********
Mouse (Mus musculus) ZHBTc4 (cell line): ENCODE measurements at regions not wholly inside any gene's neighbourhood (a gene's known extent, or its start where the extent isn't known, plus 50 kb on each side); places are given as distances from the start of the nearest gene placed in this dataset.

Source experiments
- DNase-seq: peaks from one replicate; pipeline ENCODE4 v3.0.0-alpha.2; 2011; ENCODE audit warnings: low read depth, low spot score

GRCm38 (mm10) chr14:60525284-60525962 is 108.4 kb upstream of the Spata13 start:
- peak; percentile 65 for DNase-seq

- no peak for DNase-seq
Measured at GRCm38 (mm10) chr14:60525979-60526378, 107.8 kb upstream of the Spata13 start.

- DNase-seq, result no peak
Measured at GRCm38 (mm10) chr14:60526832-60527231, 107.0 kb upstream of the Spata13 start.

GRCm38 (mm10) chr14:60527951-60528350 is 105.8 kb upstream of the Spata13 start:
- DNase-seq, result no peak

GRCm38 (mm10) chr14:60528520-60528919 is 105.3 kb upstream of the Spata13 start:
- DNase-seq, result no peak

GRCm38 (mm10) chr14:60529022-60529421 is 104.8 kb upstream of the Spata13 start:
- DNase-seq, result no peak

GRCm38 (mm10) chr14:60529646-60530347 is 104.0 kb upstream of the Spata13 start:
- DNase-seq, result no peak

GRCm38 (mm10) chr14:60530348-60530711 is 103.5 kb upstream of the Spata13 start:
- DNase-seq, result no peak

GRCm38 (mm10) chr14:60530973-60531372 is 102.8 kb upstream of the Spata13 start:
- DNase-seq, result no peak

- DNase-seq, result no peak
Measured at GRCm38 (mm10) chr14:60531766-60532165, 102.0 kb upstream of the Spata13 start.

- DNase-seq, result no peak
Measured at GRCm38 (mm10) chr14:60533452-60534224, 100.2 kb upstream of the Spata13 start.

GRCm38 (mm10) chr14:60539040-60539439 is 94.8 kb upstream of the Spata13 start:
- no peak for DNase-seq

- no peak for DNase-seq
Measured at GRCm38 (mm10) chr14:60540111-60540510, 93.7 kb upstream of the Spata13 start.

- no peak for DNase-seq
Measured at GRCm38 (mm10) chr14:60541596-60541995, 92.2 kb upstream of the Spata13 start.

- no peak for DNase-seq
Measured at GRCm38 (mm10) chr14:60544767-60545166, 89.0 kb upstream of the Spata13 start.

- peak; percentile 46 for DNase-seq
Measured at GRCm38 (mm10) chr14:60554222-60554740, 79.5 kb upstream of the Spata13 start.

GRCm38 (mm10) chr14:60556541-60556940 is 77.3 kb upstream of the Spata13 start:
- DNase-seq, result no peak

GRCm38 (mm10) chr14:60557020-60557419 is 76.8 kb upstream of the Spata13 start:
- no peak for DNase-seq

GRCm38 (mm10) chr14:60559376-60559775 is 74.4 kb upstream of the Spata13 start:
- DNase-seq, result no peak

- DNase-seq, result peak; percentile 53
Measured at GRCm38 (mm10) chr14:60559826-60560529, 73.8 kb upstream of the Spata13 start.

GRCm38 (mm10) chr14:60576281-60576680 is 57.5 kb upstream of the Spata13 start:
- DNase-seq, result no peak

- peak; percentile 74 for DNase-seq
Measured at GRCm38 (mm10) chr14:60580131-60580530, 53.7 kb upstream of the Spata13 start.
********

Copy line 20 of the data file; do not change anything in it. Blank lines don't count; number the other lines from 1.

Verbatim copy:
GRCm38 (mm10) chr14:60530973-60531372 is 102.8 kb upstream of the Spata13 start: